Caught this film at a last minute matinée at ArcLight Hollywood. It's a stop motion animated film about a British author, voiced by David Thewlis, coming to Cincinnati for one night for a conference and his time spent in a first class hotel.
At the beginning I was impatient with it, I thought it might be just a stop motion South Park episode, where all the voices are pretty much the same. Then when the character of Lisa came on the screen, it all changed for me. I got it, it clicked.
The film is so disarmingly simple in its beauty and elegance. The relationship between the two main characters really touches you. Plus I'd never thought I'd be moved by the singing of a particular well known 1980s pop song in the film.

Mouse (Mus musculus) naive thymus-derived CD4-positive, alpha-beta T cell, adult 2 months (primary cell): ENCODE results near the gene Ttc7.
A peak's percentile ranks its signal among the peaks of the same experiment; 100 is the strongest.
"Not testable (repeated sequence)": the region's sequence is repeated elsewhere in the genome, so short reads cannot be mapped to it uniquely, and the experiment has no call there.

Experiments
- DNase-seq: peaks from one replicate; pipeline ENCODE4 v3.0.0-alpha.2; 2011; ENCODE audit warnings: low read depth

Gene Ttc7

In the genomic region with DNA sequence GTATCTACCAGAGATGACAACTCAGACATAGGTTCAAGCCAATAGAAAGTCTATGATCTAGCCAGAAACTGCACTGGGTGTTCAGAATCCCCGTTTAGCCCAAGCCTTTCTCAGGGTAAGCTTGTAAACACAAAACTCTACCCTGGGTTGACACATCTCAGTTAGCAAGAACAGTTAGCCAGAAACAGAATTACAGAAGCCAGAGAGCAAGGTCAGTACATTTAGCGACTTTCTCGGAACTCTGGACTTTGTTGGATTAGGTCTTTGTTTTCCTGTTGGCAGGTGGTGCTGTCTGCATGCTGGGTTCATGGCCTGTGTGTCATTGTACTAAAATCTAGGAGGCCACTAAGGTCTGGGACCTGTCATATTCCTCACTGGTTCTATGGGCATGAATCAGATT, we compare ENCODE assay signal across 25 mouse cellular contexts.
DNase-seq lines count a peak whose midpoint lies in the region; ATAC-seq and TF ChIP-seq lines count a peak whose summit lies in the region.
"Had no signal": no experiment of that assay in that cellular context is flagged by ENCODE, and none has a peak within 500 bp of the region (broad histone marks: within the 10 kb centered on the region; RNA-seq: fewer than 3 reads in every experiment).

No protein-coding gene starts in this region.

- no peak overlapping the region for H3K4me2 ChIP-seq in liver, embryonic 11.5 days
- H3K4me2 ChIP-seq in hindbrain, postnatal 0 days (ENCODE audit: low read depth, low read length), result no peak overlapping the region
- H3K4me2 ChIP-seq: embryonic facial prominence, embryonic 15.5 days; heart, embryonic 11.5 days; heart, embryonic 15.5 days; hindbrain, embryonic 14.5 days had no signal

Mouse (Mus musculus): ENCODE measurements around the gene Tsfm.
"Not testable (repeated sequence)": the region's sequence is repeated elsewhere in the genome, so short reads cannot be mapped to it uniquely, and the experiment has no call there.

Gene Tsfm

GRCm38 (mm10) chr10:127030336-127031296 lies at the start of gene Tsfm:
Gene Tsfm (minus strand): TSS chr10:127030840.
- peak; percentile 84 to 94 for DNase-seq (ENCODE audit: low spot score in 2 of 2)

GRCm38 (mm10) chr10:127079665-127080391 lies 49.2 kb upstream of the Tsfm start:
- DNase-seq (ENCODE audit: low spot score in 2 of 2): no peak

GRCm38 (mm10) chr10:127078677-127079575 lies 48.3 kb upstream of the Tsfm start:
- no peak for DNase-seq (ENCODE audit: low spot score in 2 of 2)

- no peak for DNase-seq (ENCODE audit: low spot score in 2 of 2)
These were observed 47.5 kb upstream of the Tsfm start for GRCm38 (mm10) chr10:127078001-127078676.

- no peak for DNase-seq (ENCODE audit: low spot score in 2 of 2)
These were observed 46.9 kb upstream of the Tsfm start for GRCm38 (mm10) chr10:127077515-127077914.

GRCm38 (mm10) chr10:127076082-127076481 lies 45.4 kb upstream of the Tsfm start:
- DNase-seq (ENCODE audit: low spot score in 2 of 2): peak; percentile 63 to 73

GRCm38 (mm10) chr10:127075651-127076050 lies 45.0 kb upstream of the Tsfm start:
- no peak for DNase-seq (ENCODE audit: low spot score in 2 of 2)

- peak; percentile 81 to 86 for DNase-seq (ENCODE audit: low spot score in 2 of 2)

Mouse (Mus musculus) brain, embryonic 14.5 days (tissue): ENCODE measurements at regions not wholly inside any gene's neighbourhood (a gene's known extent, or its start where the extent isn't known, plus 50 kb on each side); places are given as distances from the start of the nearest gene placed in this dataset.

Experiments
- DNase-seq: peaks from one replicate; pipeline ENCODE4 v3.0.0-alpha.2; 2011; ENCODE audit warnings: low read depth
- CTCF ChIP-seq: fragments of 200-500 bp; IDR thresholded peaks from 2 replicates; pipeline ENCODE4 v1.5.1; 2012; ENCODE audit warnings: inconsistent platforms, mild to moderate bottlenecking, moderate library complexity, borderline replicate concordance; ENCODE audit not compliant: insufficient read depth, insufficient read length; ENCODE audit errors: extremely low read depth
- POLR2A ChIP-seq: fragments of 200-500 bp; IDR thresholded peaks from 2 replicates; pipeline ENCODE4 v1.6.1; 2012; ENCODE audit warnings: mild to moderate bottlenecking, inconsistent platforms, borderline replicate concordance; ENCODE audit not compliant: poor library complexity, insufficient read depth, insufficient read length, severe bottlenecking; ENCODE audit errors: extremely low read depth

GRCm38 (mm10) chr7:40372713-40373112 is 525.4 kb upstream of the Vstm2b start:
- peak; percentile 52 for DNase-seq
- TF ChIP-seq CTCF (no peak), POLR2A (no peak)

The role of Lisa was a diamond in the rough character, a beautiful, flawed girl whose been wrongly ignored romantically and it just takes the right person to see how fantastic she really is. It made me think of the times I wished I'd had a Lisa in my life and the times I was fortunate enough to have one. Lisa was voiced by Jennifer Jason Leigh in a performance that fooled me, I was so drawn into the character I had no idea it was her, I only saw Lisa as Lisa.
While not a perfect film, it won me over and works on many levels, the filmmakers, Charlie Kaufman and Duke Johnson, leave it largely up for the viewer to decide what the film is about. Is the lead character insane? Is he in Limbo, his own private Hell, is everyone a robot, wearing masks literally? Does he see oil painting beauty in someone one day and the next sees only cracks and flaws? Who can say?
One thing though, voice actor Tom Noonan, albeit talented, should never sing again, ever. Never again, Dollarhyde, never again.
Anomalisa, or as I call it, A Mona Lisa, is the same as the iconic painting that is its namesake, kind of a thing of flawed beauty.
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